Great North Rd – Devines Hill
Wisemans Ferry to Clares Bridge (Maps available at Wisemans Ferry Central 2775 Complex or visit the grocer/cafe)
This first part of this section of the Great North Road is called Devines Hill. It contains the most spectacular evidence of the road and in early 2008 was nominated for World Heritage Listing. Here the National Parks & Wildlife Service, which manages the road as far as Ten Mile Hollow, has installed many interpretative signs.
Park your car on the shoulder opposite the entrance way to The Great North Road.
You are now entering The Dharug National Park and you will now commence climbing the steep Devines Hill, where substantial work was involved in cutting away the hillside and building up retaining walls. Limited by the size of their hand tools, the convicts removed sandstone to achieve the required road level. In some parts they had to cut away five layers of stone from the rock-face while building massive retaining walls to support the outer edge of the road. Graffiti from 1830 can be seen high on one cut face.
Visit Hangmans Cave. It was so named in the late 1890s to impress and horrify tourists. (In fact, hanging could only be ordered by the Supreme Court and usually took place in the gaol yard.) The cave had a solid roof in the 1830s and was probably used as dry on-site storage.
Round the corner and above the cave is the site of the stockade for Iron Gang No.3. It had a well which offered a dependable supply of water. From 1830 onwards, soldiers were camped outside the stockade in order to guard this Iron Gang twenty-four hours a day. Farther up the hill, the Shepherds Gully track joins the western side of the road. This track was possibly built at the same time as the road. Giving access to the Macdonald River valley, it allowed the collection of timber from Wrights Creek and the procuring of fresh water from the river during drought.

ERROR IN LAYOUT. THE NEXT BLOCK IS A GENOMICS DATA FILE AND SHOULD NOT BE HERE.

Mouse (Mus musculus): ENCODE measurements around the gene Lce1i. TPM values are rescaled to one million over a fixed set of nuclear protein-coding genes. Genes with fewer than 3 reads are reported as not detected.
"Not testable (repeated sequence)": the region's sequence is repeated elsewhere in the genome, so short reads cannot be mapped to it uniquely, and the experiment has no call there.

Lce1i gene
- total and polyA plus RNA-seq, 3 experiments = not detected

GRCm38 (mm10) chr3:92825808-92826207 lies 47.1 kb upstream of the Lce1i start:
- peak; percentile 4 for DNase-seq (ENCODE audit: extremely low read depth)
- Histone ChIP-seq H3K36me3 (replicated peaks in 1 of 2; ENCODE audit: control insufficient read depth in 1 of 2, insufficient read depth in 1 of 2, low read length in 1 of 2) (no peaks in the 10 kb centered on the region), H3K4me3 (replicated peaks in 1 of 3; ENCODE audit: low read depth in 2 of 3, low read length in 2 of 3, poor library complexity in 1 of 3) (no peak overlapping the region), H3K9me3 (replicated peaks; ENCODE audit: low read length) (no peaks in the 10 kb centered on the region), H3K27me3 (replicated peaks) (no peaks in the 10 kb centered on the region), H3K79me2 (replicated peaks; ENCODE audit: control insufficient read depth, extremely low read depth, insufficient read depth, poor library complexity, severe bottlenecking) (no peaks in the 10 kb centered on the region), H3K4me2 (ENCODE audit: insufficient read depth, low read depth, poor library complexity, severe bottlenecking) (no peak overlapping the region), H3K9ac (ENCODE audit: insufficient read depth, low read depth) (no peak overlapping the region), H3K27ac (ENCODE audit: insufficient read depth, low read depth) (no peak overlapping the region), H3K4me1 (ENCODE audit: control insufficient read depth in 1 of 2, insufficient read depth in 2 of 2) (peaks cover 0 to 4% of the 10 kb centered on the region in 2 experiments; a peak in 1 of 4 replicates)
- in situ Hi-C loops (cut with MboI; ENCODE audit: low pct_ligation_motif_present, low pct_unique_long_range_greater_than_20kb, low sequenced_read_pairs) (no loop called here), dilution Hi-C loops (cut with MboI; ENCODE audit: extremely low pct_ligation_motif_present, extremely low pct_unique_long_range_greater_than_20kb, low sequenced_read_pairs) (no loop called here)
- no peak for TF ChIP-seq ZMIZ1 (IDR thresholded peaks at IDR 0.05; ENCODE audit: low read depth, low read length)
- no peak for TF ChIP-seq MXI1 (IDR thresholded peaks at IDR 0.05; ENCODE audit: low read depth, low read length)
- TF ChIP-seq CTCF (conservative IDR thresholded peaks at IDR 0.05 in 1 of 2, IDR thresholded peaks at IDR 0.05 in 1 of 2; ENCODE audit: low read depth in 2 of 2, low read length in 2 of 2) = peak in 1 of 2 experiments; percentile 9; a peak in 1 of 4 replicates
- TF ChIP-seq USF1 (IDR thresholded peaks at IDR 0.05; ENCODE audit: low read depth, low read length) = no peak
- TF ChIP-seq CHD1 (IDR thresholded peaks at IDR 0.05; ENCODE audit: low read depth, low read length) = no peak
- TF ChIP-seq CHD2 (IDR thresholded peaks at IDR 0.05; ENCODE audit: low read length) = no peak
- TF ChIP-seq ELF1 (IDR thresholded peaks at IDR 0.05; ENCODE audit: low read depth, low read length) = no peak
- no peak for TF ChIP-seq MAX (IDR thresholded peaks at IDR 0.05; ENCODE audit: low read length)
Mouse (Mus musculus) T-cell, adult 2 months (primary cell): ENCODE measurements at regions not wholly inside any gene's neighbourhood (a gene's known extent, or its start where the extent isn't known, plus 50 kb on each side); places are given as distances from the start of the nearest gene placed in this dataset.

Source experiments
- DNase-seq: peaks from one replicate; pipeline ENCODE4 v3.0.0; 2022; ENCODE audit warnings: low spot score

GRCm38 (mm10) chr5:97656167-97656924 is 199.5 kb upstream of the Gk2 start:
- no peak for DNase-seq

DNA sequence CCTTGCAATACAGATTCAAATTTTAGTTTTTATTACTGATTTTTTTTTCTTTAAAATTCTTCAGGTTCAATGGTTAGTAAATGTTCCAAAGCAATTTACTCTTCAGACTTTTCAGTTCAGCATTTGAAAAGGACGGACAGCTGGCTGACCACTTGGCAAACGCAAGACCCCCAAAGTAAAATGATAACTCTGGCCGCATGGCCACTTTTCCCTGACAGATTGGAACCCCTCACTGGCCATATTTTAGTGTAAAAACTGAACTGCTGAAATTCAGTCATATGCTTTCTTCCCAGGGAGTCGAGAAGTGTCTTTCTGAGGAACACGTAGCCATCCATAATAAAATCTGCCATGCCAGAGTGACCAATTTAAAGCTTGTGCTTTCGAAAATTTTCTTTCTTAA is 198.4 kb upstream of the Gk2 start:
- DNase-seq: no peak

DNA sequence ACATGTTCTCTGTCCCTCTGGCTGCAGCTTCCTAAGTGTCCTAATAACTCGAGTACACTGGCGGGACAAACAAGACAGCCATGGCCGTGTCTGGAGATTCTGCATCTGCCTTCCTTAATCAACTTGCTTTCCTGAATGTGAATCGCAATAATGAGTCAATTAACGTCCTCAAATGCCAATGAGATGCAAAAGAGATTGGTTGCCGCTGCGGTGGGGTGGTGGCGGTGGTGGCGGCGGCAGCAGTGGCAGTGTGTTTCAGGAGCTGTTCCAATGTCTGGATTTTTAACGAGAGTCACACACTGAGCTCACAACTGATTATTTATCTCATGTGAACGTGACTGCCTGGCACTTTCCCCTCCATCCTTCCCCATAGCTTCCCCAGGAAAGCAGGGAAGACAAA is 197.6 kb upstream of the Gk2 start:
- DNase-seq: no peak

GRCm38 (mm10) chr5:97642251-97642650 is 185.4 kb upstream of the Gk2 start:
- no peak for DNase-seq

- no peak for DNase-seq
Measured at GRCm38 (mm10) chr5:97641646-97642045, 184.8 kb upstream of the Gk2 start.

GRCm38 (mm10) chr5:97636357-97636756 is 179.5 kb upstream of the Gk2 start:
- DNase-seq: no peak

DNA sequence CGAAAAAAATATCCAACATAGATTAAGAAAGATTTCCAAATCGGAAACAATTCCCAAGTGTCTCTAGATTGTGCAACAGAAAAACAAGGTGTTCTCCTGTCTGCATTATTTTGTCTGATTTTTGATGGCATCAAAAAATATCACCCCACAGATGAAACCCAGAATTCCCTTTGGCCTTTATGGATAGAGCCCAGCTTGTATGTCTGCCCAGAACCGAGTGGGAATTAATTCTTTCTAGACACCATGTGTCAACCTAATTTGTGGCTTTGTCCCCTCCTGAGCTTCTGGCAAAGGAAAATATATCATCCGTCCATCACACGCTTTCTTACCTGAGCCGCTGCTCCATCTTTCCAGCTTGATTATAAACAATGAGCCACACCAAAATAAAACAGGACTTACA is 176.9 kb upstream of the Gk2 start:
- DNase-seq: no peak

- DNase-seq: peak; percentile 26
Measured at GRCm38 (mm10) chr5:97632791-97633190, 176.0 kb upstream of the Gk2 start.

On the east is Finchs Line. This was the original ascent, abandoned in 1828 as too steep and too long. (The Devines Hill route cut off two miles – about three kilometres.) This is the end of the section nominated for World Heritage and is the farthest most day trippers will walk. From here the road lies along the ridge-line and is now mostly travelled only by intrepid bushwalkers, cyclists or work vehicles. It is then joined from the south by the Western Commission Track. This was built for the construction and service of the high-voltage electricity pylons and is now used for vehicular access to the Wat Buddha Dhamma retreat. From this junction to Ten Mile Hollow the Great North Road can at times be very busy. (Walkers should listen for motor vehicles.) Ten Mile Hollow, now a primitive camping area with a pit toilet but no water, was originally the site of a stockade, then of an inn. Here Simpsons Track heads east. One kilometre north of Ten Mile Hollow is Clares Bridge, built in 1830 at the head of a sweeping gully, where its design displayed the extensive skills of the road’s builders.
ALWAYS take a plentiful supply of water, food and sunscreen.